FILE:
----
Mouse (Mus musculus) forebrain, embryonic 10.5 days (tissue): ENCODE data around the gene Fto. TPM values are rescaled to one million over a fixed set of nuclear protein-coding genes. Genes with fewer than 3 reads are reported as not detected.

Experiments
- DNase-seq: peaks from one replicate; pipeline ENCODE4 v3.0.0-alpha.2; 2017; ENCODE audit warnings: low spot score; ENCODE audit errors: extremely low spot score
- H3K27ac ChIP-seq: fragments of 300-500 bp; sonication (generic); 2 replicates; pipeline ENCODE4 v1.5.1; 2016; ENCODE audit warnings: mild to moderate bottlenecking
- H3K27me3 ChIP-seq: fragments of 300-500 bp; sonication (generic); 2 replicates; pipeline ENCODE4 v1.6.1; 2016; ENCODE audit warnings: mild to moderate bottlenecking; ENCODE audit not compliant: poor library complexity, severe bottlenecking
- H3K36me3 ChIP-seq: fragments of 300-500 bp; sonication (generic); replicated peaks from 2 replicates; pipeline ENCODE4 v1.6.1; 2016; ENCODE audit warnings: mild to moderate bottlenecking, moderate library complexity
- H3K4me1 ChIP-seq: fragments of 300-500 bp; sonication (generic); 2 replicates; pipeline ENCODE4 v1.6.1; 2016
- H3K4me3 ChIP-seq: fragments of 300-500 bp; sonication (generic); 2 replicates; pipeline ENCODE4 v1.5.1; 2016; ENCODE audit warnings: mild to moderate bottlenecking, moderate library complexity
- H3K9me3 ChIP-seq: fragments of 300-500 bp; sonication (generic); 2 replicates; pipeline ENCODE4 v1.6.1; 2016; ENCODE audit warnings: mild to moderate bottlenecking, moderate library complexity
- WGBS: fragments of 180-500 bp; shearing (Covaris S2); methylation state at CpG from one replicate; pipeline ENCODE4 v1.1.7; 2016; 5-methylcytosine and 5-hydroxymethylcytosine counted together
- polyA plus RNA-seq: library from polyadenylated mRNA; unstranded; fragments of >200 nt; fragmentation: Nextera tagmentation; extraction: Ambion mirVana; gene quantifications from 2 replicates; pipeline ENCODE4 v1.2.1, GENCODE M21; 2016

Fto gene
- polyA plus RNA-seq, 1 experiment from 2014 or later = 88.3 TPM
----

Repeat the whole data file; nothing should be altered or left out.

Mouse (Mus musculus) forebrain, embryonic 10.5 days (tissue): ENCODE data around the gene Fto. TPM values are rescaled to one million over a fixed set of nuclear protein-coding genes. Genes with fewer than 3 reads are reported as not detected.

Experiments
- DNase-seq: peaks from one replicate; pipeline ENCODE4 v3.0.0-alpha.2; 2017; ENCODE audit warnings: low spot score; ENCODE audit errors: extremely low spot score
- H3K27ac ChIP-seq: fragments of 300-500 bp; sonication (generic); 2 replicates; pipeline ENCODE4 v1.5.1; 2016; ENCODE audit warnings: mild to moderate bottlenecking
- H3K27me3 ChIP-seq: fragments of 300-500 bp; sonication (generic); 2 replicates; pipeline ENCODE4 v1.6.1; 2016; ENCODE audit warnings: mild to moderate bottlenecking; ENCODE audit not compliant: poor library complexity, severe bottlenecking
- H3K36me3 ChIP-seq: fragments of 300-500 bp; sonication (generic); replicated peaks from 2 replicates; pipeline ENCODE4 v1.6.1; 2016; ENCODE audit warnings: mild to moderate bottlenecking, moderate library complexity
- H3K4me1 ChIP-seq: fragments of 300-500 bp; sonication (generic); 2 replicates; pipeline ENCODE4 v1.6.1; 2016
- H3K4me3 ChIP-seq: fragments of 300-500 bp; sonication (generic); 2 replicates; pipeline ENCODE4 v1.5.1; 2016; ENCODE audit warnings: mild to moderate bottlenecking, moderate library complexity
- H3K9me3 ChIP-seq: fragments of 300-500 bp; sonication (generic); 2 replicates; pipeline ENCODE4 v1.6.1; 2016; ENCODE audit warnings: mild to moderate bottlenecking, moderate library complexity
- WGBS: fragments of 180-500 bp; shearing (Covaris S2); methylation state at CpG from one replicate; pipeline ENCODE4 v1.1.7; 2016; 5-methylcytosine and 5-hydroxymethylcytosine counted together
- polyA plus RNA-seq: library from polyadenylated mRNA; unstranded; fragments of >200 nt; fragmentation: Nextera tagmentation; extraction: Ambion mirVana; gene quantifications from 2 replicates; pipeline ENCODE4 v1.2.1, GENCODE M21; 2016

Fto gene
- polyA plus RNA-seq, 1 experiment from 2014 or later = 88.3 TPM